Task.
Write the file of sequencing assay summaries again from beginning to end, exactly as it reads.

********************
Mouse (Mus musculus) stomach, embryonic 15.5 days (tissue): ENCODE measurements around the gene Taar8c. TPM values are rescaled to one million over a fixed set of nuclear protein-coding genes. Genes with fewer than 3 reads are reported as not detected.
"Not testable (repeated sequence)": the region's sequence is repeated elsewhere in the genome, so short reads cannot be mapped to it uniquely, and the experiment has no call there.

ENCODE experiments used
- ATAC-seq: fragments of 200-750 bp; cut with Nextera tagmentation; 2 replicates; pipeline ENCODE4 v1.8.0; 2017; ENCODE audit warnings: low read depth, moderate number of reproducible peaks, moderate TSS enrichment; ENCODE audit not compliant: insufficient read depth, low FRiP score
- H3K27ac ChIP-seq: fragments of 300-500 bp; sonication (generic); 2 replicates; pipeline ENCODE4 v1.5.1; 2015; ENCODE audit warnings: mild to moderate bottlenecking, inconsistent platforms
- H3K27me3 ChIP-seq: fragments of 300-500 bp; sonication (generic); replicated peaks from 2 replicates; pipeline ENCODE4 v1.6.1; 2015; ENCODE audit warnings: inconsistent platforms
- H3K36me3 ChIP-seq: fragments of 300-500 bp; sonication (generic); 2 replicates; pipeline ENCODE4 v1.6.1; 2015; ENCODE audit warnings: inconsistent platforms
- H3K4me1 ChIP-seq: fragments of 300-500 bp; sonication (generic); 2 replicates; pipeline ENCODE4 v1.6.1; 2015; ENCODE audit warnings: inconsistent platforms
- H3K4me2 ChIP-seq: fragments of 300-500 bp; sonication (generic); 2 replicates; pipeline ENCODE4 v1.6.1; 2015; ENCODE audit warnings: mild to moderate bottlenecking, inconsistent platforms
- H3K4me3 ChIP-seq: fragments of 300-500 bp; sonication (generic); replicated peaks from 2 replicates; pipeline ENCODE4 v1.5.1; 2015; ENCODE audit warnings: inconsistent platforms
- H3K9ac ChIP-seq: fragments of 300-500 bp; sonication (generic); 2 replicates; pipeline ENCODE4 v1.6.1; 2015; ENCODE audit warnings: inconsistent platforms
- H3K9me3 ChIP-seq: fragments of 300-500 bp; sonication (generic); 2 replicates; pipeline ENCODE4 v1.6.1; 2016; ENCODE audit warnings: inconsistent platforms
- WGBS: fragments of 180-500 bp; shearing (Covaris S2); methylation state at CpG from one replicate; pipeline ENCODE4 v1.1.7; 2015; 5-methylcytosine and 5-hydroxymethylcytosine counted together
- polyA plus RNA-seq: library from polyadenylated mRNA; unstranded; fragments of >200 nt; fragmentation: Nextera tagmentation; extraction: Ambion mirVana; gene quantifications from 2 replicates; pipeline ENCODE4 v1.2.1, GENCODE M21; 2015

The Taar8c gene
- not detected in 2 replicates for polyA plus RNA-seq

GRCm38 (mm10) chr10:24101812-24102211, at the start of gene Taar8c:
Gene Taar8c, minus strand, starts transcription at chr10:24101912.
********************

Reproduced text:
Mouse (Mus musculus) stomach, embryonic 15.5 days (tissue): ENCODE measurements around the gene Taar8c. TPM values are rescaled to one million over a fixed set of nuclear protein-coding genes. Genes with fewer than 3 reads are reported as not detected.
"Not testable (repeated sequence)": the region's sequence is repeated elsewhere in the genome, so short reads cannot be mapped to it uniquely, and the experiment has no call there.

ENCODE experiments used
- ATAC-seq: fragments of 200-750 bp; cut with Nextera tagmentation; 2 replicates; pipeline ENCODE4 v1.8.0; 2017; ENCODE audit warnings: low read depth, moderate number of reproducible peaks, moderate TSS enrichment; ENCODE audit not compliant: insufficient read depth, low FRiP score
- H3K27ac ChIP-seq: fragments of 300-500 bp; sonication (generic); 2 replicates; pipeline ENCODE4 v1.5.1; 2015; ENCODE audit warnings: mild to moderate bottlenecking, inconsistent platforms
- H3K27me3 ChIP-seq: fragments of 300-500 bp; sonication (generic); replicated peaks from 2 replicates; pipeline ENCODE4 v1.6.1; 2015; ENCODE audit warnings: inconsistent platforms
- H3K36me3 ChIP-seq: fragments of 300-500 bp; sonication (generic); 2 replicates; pipeline ENCODE4 v1.6.1; 2015; ENCODE audit warnings: inconsistent platforms
- H3K4me1 ChIP-seq: fragments of 300-500 bp; sonication (generic); 2 replicates; pipeline ENCODE4 v1.6.1; 2015; ENCODE audit warnings: inconsistent platforms
- H3K4me2 ChIP-seq: fragments of 300-500 bp; sonication (generic); 2 replicates; pipeline ENCODE4 v1.6.1; 2015; ENCODE audit warnings: mild to moderate bottlenecking, inconsistent platforms
- H3K4me3 ChIP-seq: fragments of 300-500 bp; sonication (generic); replicated peaks from 2 replicates; pipeline ENCODE4 v1.5.1; 2015; ENCODE audit warnings: inconsistent platforms
- H3K9ac ChIP-seq: fragments of 300-500 bp; sonication (generic); 2 replicates; pipeline ENCODE4 v1.6.1; 2015; ENCODE audit warnings: inconsistent platforms
- H3K9me3 ChIP-seq: fragments of 300-500 bp; sonication (generic); 2 replicates; pipeline ENCODE4 v1.6.1; 2016; ENCODE audit warnings: inconsistent platforms
- WGBS: fragments of 180-500 bp; shearing (Covaris S2); methylation state at CpG from one replicate; pipeline ENCODE4 v1.1.7; 2015; 5-methylcytosine and 5-hydroxymethylcytosine counted together
- polyA plus RNA-seq: library from polyadenylated mRNA; unstranded; fragments of >200 nt; fragmentation: Nextera tagmentation; extraction: Ambion mirVana; gene quantifications from 2 replicates; pipeline ENCODE4 v1.2.1, GENCODE M21; 2015

The Taar8c gene
- not detected in 2 replicates for polyA plus RNA-seq

GRCm38 (mm10) chr10:24101812-24102211, at the start of gene Taar8c:
Gene Taar8c, minus strand, starts transcription at chr10:24101912.